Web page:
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Simile Examples When he kissed her, it felt to her as though he were trying to win a sword fight. Grandpa lounged on the raft in the middle of the pool like an old battleship. If seen from above the factory, the workers would have looked like clock parts.

Toby manipulated the people in his life as though they were chess pieces. The people who still lived in the town were stuck in place like wax statues. Cassie talked to her son about girls as though she were giving him tax advice.

Examples of Figurative Language

Their prayers were like mayflies in June. Looking for more? Fifty examples of similes Metaphor Examples Looking for more examples of metaphors? Fifty examples of Metaphors The detective listened to her tales with a wooden face. She was fairly certain that life was a fashion show. The children were roses grown in concrete gardens, beautiful and forlorn. That woman is the cancer of my dreams and aspirations. Kisses are the flowers of love in bloom.

His cotton candy words did not appeal to her taste. Kathy arrived at the grocery store with an army of children. Waves of spam emails inundated his inbox. Her eyes were fireflies. Hyperbole Examples Charlie gazed hopelessly at the endless pile of bills stretching across the counter.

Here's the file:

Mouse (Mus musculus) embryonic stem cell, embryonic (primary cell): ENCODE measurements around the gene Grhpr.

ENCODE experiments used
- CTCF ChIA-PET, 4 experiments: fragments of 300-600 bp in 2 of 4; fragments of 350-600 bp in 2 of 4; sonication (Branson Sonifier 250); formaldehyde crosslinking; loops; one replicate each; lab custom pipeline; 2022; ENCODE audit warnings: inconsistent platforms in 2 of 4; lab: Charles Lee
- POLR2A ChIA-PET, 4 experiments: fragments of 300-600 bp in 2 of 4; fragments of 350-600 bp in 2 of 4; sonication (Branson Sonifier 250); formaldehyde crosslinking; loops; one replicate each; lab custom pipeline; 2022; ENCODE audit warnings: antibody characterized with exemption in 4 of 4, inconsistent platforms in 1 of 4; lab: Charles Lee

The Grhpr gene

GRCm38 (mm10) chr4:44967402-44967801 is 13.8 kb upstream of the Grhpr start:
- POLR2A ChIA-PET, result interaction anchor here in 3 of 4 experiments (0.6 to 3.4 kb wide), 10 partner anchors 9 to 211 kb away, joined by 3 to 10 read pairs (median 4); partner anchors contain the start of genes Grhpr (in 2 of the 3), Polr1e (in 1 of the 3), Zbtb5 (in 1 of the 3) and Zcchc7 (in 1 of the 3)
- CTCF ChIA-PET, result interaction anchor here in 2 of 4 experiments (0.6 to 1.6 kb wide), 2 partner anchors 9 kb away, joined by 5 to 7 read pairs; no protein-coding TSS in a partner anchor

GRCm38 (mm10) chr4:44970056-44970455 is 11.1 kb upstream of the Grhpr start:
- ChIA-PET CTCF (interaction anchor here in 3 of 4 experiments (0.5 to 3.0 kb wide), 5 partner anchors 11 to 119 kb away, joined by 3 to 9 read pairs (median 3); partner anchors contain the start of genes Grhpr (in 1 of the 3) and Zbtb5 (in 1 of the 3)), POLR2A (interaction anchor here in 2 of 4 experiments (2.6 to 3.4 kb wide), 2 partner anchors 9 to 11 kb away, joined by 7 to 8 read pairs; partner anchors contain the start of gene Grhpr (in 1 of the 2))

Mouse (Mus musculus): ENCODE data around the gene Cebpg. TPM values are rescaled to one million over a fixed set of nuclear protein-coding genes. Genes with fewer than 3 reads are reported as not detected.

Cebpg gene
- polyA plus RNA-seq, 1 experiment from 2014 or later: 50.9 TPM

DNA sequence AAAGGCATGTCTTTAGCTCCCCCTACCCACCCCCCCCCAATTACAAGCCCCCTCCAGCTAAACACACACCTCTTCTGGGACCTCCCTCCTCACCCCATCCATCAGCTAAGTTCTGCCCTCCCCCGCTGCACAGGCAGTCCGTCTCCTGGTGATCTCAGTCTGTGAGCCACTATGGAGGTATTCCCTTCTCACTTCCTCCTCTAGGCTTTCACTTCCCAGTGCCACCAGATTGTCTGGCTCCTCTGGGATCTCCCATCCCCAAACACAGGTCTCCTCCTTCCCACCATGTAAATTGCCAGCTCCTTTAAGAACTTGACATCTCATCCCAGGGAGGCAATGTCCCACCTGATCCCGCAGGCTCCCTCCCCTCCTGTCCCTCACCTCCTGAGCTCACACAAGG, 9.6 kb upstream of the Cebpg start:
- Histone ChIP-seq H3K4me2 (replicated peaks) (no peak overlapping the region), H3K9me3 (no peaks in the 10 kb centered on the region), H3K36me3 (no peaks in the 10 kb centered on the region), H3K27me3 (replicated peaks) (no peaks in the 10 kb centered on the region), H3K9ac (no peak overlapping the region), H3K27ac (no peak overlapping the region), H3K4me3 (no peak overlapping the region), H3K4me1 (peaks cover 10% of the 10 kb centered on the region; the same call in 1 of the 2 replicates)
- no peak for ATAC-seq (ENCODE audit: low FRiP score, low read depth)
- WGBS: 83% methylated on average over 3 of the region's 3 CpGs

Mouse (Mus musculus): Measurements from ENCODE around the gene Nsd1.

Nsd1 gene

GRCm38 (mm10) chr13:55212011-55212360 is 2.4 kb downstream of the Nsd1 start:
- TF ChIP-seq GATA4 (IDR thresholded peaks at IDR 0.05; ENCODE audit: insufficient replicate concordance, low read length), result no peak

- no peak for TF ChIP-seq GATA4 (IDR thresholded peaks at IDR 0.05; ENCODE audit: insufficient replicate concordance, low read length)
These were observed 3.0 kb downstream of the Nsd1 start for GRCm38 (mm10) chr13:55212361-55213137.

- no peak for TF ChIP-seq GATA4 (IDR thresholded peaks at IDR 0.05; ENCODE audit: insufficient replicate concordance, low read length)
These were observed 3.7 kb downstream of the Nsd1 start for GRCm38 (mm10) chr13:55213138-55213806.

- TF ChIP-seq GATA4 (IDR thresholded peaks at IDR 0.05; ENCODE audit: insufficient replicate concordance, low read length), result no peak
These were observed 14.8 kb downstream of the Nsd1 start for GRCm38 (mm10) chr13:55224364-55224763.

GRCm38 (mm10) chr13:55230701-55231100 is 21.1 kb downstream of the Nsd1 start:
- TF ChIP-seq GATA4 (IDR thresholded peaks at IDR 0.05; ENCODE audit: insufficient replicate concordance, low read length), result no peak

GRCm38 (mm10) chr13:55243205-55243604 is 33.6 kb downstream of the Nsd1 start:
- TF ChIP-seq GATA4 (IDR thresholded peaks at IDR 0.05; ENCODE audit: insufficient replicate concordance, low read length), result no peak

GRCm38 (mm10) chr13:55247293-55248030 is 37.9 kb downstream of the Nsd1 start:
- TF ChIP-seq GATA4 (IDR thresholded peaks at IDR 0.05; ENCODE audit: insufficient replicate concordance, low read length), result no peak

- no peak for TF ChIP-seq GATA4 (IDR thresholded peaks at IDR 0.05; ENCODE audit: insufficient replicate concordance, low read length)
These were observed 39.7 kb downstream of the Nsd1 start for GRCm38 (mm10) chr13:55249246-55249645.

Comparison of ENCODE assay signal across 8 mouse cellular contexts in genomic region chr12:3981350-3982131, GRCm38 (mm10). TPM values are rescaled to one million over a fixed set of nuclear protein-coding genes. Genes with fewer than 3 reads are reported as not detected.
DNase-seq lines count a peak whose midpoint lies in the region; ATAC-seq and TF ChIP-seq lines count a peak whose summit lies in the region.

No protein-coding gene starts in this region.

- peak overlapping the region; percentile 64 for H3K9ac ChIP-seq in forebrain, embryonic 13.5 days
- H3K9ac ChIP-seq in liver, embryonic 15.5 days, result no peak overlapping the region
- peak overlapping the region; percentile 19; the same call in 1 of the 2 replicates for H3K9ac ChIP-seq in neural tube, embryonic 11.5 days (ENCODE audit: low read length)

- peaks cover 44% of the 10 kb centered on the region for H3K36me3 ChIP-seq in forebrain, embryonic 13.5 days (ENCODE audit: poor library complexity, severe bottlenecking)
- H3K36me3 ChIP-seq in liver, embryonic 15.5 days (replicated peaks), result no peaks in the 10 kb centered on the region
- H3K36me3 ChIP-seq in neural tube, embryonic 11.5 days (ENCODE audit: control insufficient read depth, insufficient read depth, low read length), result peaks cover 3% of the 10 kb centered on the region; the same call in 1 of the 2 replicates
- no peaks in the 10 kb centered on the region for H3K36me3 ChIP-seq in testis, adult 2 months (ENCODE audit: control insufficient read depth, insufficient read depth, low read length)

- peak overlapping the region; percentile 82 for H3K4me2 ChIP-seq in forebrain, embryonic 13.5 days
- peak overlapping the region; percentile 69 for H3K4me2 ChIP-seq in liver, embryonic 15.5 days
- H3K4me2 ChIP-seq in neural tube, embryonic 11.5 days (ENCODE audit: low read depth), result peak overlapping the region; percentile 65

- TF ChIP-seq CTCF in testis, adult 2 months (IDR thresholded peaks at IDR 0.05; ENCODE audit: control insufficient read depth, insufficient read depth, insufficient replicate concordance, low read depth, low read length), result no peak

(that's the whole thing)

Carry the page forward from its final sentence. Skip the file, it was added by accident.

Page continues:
That woman has no self-control. That was the easiest question in the world. Nothing can bother him. I can smell pizza from a mile a way. I went home and made the biggest sandwich of all time. My dad is always working.

Examples Of Figurative Language In Night By Elie Wiesel

Patty drank from a bottomless glass of Kool-Aid.If you are literally jumping for joy, for instance, it means you are leaping in the air because you are very happy.

If you are figuratively jumping for joy, it means you are so happy that you could jump for joy but are saving your energy for other matters. A few minutes ago I took my coffee break. I am speaking figuratively, of course. There's not a drop of coffee in this place and there never has been. I did not know what in the world to do. I was quaking from head to foot and could have hung my hat on my eyes, they stuck out so far.